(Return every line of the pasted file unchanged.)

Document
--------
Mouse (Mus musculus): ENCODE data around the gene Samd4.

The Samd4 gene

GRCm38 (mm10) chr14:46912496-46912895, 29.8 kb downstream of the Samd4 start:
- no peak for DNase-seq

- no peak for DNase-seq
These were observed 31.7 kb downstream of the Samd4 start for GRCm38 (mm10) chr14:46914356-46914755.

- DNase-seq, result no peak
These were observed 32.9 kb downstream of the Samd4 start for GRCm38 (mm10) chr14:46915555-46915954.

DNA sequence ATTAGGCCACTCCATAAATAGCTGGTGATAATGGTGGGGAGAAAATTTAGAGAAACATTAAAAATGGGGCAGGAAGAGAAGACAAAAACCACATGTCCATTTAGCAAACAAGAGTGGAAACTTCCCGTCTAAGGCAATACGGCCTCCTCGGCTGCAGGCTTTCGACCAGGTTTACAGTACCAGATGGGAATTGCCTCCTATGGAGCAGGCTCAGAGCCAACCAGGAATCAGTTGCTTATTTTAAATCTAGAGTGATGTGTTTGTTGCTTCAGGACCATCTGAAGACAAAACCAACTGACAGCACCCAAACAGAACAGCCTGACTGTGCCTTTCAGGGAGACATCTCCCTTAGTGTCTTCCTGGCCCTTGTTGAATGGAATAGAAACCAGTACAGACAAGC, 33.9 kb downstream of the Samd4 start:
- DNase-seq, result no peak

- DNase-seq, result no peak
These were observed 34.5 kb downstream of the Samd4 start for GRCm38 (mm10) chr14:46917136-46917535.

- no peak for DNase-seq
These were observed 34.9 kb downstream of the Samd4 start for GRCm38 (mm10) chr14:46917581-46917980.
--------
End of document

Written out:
Mouse (Mus musculus): ENCODE data around the gene Samd4.

The Samd4 gene

GRCm38 (mm10) chr14:46912496-46912895, 29.8 kb downstream of the Samd4 start:
- no peak for DNase-seq

- no peak for DNase-seq
These were observed 31.7 kb downstream of the Samd4 start for GRCm38 (mm10) chr14:46914356-46914755.

- DNase-seq, result no peak
These were observed 32.9 kb downstream of the Samd4 start for GRCm38 (mm10) chr14:46915555-46915954.

DNA sequence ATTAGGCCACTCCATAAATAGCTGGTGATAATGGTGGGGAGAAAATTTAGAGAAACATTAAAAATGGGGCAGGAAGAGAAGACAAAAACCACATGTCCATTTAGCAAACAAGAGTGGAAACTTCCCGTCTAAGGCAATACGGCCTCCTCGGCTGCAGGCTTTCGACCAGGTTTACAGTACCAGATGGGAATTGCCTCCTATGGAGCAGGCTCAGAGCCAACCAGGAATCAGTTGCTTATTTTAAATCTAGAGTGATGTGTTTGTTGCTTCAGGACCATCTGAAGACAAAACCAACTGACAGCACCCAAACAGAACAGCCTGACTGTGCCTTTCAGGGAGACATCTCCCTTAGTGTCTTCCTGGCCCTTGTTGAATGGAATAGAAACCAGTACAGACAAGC, 33.9 kb downstream of the Samd4 start:
- DNase-seq, result no peak

- DNase-seq, result no peak
These were observed 34.5 kb downstream of the Samd4 start for GRCm38 (mm10) chr14:46917136-46917535.

- no peak for DNase-seq
These were observed 34.9 kb downstream of the Samd4 start for GRCm38 (mm10) chr14:46917581-46917980.